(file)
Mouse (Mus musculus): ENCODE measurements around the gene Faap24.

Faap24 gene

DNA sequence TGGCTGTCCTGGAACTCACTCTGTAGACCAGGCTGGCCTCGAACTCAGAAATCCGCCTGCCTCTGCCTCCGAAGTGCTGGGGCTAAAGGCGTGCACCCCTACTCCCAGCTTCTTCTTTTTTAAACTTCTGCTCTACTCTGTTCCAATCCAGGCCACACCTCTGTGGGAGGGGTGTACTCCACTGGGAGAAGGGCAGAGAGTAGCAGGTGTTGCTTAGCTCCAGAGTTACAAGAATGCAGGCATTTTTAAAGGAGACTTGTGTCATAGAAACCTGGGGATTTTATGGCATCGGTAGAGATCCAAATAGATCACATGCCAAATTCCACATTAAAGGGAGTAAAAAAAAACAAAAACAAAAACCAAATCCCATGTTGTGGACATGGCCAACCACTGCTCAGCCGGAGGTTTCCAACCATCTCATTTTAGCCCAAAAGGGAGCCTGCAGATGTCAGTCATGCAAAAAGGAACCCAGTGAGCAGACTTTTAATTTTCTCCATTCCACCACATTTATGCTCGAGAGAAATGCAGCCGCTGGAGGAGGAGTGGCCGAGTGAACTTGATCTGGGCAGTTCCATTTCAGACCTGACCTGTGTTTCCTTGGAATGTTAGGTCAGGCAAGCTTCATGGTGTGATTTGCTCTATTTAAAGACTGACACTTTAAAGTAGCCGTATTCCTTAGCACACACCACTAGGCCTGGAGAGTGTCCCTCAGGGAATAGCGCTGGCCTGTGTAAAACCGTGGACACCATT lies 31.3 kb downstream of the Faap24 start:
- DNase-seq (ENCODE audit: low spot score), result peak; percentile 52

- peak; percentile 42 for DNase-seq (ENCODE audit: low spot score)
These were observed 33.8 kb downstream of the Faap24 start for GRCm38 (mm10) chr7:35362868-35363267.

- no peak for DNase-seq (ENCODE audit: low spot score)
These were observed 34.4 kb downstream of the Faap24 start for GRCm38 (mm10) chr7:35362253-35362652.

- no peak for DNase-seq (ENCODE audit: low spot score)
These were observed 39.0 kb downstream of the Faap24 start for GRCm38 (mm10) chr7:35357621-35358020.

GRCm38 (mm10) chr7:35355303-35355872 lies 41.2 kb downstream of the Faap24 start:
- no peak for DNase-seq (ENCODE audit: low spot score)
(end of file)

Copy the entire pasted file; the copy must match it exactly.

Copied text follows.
Mouse (Mus musculus): ENCODE measurements around the gene Faap24.

Faap24 gene

DNA sequence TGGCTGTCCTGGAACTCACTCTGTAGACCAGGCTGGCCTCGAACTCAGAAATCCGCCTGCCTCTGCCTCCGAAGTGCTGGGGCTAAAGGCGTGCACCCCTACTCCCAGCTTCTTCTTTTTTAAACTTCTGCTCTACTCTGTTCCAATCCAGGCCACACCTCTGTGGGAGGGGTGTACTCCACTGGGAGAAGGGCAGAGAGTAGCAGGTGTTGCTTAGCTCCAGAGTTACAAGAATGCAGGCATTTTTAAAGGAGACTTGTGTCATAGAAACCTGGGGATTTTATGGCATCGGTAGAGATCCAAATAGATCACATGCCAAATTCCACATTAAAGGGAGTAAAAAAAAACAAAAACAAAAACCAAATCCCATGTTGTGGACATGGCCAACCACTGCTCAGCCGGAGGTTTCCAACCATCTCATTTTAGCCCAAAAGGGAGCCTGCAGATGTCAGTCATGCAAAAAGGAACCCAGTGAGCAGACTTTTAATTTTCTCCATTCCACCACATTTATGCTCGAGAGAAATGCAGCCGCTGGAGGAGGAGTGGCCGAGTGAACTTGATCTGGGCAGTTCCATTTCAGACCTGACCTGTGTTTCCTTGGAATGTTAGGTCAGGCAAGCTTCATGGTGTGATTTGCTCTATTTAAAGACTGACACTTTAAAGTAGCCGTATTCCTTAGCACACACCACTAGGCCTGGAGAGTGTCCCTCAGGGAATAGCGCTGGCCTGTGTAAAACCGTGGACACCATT lies 31.3 kb downstream of the Faap24 start:
- DNase-seq (ENCODE audit: low spot score), result peak; percentile 52

- peak; percentile 42 for DNase-seq (ENCODE audit: low spot score)
These were observed 33.8 kb downstream of the Faap24 start for GRCm38 (mm10) chr7:35362868-35363267.

- no peak for DNase-seq (ENCODE audit: low spot score)
These were observed 34.4 kb downstream of the Faap24 start for GRCm38 (mm10) chr7:35362253-35362652.

- no peak for DNase-seq (ENCODE audit: low spot score)
These were observed 39.0 kb downstream of the Faap24 start for GRCm38 (mm10) chr7:35357621-35358020.

GRCm38 (mm10) chr7:35355303-35355872 lies 41.2 kb downstream of the Faap24 start:
- no peak for DNase-seq (ENCODE audit: low spot score)